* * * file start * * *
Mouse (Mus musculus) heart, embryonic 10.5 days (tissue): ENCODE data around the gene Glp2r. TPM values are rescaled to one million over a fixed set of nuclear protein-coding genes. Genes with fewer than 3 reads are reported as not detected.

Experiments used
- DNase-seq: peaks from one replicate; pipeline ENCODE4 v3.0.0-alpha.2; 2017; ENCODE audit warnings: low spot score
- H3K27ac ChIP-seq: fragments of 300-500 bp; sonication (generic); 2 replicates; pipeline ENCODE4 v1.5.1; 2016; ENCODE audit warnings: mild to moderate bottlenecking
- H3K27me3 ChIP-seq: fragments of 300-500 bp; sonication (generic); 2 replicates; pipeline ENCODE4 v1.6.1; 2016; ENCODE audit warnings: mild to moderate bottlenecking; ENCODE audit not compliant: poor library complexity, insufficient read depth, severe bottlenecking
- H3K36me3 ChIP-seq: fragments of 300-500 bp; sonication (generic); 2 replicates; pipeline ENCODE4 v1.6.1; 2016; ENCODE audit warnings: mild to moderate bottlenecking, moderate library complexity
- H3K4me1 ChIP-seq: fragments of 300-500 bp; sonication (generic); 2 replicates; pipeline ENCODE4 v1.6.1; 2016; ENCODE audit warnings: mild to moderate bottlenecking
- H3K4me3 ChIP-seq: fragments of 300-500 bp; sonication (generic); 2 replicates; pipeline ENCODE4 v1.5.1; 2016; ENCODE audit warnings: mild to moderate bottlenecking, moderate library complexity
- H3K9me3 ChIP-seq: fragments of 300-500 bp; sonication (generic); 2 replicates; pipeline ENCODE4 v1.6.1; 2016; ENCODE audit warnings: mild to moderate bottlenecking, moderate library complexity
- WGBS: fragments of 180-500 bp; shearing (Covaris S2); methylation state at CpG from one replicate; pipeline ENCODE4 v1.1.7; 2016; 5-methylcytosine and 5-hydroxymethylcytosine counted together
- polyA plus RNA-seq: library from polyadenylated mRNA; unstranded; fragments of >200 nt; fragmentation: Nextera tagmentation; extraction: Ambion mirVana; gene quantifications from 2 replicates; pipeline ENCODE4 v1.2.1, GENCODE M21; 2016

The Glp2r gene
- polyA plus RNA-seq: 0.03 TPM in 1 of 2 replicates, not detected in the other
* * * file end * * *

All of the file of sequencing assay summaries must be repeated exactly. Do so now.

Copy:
Mouse (Mus musculus) heart, embryonic 10.5 days (tissue): ENCODE data around the gene Glp2r. TPM values are rescaled to one million over a fixed set of nuclear protein-coding genes. Genes with fewer than 3 reads are reported as not detected.

Experiments used
- DNase-seq: peaks from one replicate; pipeline ENCODE4 v3.0.0-alpha.2; 2017; ENCODE audit warnings: low spot score
- H3K27ac ChIP-seq: fragments of 300-500 bp; sonication (generic); 2 replicates; pipeline ENCODE4 v1.5.1; 2016; ENCODE audit warnings: mild to moderate bottlenecking
- H3K27me3 ChIP-seq: fragments of 300-500 bp; sonication (generic); 2 replicates; pipeline ENCODE4 v1.6.1; 2016; ENCODE audit warnings: mild to moderate bottlenecking; ENCODE audit not compliant: poor library complexity, insufficient read depth, severe bottlenecking
- H3K36me3 ChIP-seq: fragments of 300-500 bp; sonication (generic); 2 replicates; pipeline ENCODE4 v1.6.1; 2016; ENCODE audit warnings: mild to moderate bottlenecking, moderate library complexity
- H3K4me1 ChIP-seq: fragments of 300-500 bp; sonication (generic); 2 replicates; pipeline ENCODE4 v1.6.1; 2016; ENCODE audit warnings: mild to moderate bottlenecking
- H3K4me3 ChIP-seq: fragments of 300-500 bp; sonication (generic); 2 replicates; pipeline ENCODE4 v1.5.1; 2016; ENCODE audit warnings: mild to moderate bottlenecking, moderate library complexity
- H3K9me3 ChIP-seq: fragments of 300-500 bp; sonication (generic); 2 replicates; pipeline ENCODE4 v1.6.1; 2016; ENCODE audit warnings: mild to moderate bottlenecking, moderate library complexity
- WGBS: fragments of 180-500 bp; shearing (Covaris S2); methylation state at CpG from one replicate; pipeline ENCODE4 v1.1.7; 2016; 5-methylcytosine and 5-hydroxymethylcytosine counted together
- polyA plus RNA-seq: library from polyadenylated mRNA; unstranded; fragments of >200 nt; fragmentation: Nextera tagmentation; extraction: Ambion mirVana; gene quantifications from 2 replicates; pipeline ENCODE4 v1.2.1, GENCODE M21; 2016

The Glp2r gene
- polyA plus RNA-seq: 0.03 TPM in 1 of 2 replicates, not detected in the other